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Drunken Boxing, or Zui Quan is not really a system, but a style of southern Kung Fu. There are many forms, such as Drunken Monkey (based on the Monkey form), Eight Immortals (probably the most popular form), Five Drunken Animals (based on the Five Animals form) and various weapon forms, such as Drunken staff.

The basic principle behind the form is to exhaust, annoy and confuse the opponent with erratic and seemingly unstable movements (in short, the practitioner very much behaves like a drunk). The drunken boxer staggers and falls while at the same time releases powerful blows, and feigns defence while attacking at the same time. This of course requires a lot of alertness and coordination, but legend has it that the master who invented the form actually performed better after having a drink.

There are counters and attacks for all ranges and heights. The boxer mostly holds his hands in a cup-form and there are a lot of positions that looks like he's preparing for a toast.

The style was made popular in the west through movies like Drunken Master, Drunken Master 2 (both starring Jackie Chan) and Shaolin Temple (starring Jet Li).

There is a lot of misinformation, speculation, legend, and myth behind the fabled Drunken Boxing technique. The version that most are aware of is the humorous take on it in Jackie Chan's "Drunken Master" and "Legend of the Drunken Master", where one must become inebriated to perform it properly, as the alcohol deadens pain, and allows the body to loosen up considerably. In point of fact, Jackie Chan was purposely making a satire of the Taoist Legend. The "Drunken Master" movies are to the legend of Wong Fei Hung what "Dracula, Dead and Loving it" is to Vlad Dracul. It is not meant to be taken seriously, it is meant to entertain.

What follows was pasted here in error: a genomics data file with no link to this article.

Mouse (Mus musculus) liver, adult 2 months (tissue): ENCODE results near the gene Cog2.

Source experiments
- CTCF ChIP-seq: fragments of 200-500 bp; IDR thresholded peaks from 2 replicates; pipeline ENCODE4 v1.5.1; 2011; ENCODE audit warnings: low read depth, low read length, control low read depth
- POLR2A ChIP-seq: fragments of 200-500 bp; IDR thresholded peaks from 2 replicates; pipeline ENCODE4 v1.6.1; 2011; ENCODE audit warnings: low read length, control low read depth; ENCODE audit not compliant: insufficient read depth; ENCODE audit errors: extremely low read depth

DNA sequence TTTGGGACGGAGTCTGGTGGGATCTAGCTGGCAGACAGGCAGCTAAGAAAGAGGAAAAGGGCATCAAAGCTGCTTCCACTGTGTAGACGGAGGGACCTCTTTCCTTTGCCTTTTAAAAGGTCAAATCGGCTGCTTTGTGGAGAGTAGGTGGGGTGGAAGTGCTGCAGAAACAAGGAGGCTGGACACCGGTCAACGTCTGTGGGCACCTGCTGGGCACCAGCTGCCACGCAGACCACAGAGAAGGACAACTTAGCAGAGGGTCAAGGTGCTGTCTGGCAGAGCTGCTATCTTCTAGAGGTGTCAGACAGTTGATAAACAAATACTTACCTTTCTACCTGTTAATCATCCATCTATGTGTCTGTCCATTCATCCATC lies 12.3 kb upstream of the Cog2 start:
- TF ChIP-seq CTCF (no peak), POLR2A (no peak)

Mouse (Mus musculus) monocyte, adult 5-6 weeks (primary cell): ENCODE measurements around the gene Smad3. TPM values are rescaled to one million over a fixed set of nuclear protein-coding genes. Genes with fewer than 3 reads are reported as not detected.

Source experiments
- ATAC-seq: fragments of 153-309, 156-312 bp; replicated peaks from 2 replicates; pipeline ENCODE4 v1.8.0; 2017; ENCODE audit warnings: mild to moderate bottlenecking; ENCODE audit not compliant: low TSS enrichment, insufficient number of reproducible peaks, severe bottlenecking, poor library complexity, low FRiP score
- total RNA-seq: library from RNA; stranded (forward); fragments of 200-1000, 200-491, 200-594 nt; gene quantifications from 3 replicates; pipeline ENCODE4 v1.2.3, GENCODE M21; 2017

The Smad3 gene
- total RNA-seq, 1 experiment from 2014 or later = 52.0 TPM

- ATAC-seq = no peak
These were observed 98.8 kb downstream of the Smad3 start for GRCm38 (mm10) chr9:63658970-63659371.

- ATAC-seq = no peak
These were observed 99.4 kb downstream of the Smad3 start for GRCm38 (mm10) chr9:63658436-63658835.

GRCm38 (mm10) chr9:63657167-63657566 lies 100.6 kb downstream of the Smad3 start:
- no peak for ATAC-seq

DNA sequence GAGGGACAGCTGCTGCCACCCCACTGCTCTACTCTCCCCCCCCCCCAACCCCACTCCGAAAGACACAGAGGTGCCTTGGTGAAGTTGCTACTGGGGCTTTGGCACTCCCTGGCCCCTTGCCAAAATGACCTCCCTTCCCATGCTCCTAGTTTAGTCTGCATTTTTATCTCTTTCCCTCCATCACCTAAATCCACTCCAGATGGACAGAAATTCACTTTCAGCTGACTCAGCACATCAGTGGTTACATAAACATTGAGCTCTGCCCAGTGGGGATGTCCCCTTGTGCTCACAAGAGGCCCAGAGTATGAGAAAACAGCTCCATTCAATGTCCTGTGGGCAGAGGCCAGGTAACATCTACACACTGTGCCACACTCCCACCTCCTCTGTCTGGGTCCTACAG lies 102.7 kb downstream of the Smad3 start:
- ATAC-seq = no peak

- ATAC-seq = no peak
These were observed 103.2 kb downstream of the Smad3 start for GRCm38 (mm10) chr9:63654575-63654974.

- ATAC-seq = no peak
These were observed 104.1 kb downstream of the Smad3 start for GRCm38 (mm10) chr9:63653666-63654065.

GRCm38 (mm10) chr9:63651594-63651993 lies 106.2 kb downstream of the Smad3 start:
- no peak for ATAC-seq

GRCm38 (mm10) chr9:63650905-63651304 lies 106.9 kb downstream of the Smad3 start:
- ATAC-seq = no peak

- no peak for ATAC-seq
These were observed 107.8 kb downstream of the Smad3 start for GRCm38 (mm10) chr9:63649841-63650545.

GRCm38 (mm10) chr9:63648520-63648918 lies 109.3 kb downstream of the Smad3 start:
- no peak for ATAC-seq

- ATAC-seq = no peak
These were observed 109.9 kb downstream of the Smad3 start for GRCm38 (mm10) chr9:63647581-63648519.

As the legend goes, there were Eight Immortals from Taoist Chinese Mythology: Liu Dong Bin, Lam Choy Wah, Ho Sen Ku, Cho Quat Kau, Cheung Guo Lo, Han Sing Tu, Han Chung Li and Tit Gwai Li. These eight were invited to a banquet under the sea and became extremely drunk, causing a racket. In retaliation the kingdom hosting the party attacked the eight en masse. Too drunk to protect themselves in the normal fashion, they invented an impromptu style, a new "Drunken" technique, and defeated their attackers.

In practice, Zui Quan (the Choi Li Fut set of Drunken Boxing), or Drunken Kung-fu is a rather secretive technique that utilizes a sudden release of power from awkward positions. The agile footwork enables the exponent to totter, sway and fall without harm, confusing his opponent, rising up on the tips of his toes then dropping to low, crouched positions. The hand-form which is readily identified with the Drunken style is the Cup-Holding hand-form although in the Choy Li Fut Drunken Set this is replaced with a more practical and lethal "Phoenix Eye Fist" (Fong-Ngan Chui). Execution of 'Drunken Boxing' demands extreme flexibility of the joints as well as suppleness, dexterity, power and the finest tuned coordination.

While it certainly can give the appearance of being drunk and staggering about, it should be noted that if even a skilled Drunken Master were to get drunk and try to perform the real moves, he or she would likely break their ankles, wrists, legs, and/or dislocate several joints.

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